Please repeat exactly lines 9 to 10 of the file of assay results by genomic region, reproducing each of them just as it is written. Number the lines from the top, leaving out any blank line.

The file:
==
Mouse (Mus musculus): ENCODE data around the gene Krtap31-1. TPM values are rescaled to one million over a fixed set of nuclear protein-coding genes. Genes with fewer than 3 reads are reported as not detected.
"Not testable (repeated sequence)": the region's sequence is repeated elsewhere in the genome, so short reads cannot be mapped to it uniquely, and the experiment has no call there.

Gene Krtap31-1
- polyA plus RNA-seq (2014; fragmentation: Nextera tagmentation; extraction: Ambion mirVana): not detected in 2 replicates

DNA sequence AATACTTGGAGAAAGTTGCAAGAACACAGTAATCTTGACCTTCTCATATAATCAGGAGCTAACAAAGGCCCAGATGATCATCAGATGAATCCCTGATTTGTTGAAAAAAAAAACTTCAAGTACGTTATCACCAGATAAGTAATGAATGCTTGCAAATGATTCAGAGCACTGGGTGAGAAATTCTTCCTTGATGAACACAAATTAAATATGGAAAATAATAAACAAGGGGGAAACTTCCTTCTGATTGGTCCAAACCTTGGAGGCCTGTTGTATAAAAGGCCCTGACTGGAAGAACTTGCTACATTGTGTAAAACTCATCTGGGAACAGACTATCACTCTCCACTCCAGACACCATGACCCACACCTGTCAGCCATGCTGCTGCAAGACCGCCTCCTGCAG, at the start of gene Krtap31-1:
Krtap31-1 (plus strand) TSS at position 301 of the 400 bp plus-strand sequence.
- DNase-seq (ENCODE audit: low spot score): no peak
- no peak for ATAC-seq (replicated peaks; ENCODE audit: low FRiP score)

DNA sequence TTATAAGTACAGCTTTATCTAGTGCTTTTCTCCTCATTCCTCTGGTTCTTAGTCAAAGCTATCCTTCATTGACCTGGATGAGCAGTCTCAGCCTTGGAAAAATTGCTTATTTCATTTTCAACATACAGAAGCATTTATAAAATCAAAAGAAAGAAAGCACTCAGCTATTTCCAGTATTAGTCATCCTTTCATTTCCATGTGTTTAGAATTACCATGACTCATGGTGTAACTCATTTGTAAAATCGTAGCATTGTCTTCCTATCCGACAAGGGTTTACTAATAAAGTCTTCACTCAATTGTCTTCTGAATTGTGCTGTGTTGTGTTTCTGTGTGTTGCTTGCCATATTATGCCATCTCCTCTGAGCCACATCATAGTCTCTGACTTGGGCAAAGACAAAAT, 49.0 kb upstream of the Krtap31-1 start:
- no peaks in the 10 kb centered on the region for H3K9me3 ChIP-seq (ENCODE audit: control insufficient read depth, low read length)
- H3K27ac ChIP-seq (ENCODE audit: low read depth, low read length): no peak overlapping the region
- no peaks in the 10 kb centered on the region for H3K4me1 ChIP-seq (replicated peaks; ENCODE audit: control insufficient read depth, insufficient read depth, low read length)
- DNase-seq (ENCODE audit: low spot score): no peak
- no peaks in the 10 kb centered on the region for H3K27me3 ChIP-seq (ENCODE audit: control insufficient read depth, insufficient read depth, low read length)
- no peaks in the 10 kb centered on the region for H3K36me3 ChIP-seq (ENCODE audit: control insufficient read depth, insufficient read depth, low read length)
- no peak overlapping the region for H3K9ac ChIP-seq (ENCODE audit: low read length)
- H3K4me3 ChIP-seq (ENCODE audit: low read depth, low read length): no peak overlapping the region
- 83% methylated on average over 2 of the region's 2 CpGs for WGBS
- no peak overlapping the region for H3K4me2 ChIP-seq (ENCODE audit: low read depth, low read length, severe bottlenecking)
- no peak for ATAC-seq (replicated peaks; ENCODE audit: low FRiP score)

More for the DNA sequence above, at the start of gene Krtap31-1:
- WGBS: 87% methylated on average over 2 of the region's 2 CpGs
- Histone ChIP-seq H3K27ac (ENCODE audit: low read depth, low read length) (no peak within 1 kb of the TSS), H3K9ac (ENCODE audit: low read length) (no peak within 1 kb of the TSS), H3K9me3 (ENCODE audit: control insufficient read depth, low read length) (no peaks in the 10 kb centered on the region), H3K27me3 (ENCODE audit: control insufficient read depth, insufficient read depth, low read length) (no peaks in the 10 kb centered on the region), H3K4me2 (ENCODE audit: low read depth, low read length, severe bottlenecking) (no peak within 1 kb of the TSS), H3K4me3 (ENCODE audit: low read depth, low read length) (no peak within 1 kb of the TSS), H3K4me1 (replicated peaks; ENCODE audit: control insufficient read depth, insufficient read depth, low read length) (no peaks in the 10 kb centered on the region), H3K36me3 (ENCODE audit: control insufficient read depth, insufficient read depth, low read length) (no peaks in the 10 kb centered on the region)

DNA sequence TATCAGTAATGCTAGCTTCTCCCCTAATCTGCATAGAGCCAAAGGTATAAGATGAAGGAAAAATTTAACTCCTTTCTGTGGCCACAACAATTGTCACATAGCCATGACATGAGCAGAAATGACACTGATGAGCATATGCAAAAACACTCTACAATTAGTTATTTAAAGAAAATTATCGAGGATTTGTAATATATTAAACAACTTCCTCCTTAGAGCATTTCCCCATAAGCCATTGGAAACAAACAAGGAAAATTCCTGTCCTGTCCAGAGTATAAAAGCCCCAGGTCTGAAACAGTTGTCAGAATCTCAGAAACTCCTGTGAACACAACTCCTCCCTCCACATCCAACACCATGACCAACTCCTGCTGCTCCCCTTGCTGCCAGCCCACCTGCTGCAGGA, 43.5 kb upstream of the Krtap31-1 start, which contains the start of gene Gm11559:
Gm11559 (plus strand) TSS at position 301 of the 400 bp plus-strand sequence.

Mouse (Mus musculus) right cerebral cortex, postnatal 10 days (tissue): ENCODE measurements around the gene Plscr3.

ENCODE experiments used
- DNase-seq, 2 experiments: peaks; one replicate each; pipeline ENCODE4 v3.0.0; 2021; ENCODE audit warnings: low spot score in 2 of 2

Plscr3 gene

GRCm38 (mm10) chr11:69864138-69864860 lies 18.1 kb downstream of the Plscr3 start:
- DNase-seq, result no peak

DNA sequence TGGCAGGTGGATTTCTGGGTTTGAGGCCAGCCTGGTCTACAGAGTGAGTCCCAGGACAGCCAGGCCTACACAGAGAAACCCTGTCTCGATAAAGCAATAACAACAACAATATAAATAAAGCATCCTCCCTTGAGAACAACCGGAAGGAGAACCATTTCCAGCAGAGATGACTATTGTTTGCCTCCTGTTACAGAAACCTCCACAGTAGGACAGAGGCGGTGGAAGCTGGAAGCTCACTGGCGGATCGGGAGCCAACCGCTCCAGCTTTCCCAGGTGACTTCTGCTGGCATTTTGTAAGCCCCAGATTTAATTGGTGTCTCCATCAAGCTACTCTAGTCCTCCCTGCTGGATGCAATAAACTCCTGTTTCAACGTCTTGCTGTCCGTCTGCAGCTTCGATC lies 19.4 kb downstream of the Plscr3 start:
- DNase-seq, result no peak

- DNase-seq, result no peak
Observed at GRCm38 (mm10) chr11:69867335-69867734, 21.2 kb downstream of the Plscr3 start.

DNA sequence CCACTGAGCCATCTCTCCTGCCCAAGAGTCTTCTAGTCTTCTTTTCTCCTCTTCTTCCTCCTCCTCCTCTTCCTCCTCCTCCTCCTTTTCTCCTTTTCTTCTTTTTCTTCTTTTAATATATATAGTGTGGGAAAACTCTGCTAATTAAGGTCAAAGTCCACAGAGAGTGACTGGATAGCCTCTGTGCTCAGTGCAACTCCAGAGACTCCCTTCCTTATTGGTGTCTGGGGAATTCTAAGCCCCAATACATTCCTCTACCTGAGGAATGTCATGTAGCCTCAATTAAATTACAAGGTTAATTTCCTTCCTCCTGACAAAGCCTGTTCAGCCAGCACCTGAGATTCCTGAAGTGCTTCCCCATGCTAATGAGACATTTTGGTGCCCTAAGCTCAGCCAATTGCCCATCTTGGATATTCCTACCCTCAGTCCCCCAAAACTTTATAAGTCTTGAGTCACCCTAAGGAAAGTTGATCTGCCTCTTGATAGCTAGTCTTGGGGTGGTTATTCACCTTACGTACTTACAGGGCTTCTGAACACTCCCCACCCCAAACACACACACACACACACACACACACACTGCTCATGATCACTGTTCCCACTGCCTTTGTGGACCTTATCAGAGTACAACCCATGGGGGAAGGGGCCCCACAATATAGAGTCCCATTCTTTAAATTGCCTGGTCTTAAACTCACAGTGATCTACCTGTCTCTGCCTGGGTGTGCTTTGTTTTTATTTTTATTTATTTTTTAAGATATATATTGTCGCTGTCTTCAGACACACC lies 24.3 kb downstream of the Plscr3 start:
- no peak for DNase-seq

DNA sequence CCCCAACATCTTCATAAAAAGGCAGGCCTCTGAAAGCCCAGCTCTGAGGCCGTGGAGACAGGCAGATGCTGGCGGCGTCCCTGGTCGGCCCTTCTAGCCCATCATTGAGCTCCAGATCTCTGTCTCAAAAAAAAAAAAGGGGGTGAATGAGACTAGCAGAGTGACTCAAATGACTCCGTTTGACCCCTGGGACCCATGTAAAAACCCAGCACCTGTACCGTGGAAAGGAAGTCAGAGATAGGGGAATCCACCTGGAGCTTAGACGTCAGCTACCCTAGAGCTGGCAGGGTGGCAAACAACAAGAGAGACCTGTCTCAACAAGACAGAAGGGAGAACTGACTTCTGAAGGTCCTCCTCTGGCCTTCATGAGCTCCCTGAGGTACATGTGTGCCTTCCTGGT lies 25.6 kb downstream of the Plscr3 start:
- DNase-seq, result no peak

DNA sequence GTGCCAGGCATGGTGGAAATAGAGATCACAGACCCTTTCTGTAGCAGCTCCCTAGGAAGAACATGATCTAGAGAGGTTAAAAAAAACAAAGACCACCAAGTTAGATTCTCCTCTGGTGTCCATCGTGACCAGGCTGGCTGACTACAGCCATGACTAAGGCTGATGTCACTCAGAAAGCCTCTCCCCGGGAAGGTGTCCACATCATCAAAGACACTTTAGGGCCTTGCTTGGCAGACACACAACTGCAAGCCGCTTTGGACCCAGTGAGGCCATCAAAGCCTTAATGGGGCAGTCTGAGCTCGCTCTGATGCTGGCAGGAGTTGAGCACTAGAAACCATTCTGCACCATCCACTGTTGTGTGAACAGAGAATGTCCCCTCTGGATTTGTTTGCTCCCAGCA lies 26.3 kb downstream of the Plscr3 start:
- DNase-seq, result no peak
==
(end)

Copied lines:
DNA sequence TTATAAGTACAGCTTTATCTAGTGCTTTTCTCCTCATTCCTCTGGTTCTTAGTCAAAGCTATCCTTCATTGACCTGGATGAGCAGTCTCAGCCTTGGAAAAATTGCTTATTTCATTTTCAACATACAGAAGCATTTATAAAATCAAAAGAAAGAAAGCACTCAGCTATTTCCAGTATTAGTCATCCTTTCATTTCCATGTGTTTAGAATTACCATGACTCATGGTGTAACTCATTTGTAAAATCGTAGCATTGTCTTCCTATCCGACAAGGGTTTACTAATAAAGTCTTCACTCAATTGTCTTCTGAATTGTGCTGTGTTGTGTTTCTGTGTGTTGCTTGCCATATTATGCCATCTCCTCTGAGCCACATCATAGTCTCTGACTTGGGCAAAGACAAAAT, 49.0 kb upstream of the Krtap31-1 start:
- no peaks in the 10 kb centered on the region for H3K9me3 ChIP-seq (ENCODE audit: control insufficient read depth, low read length)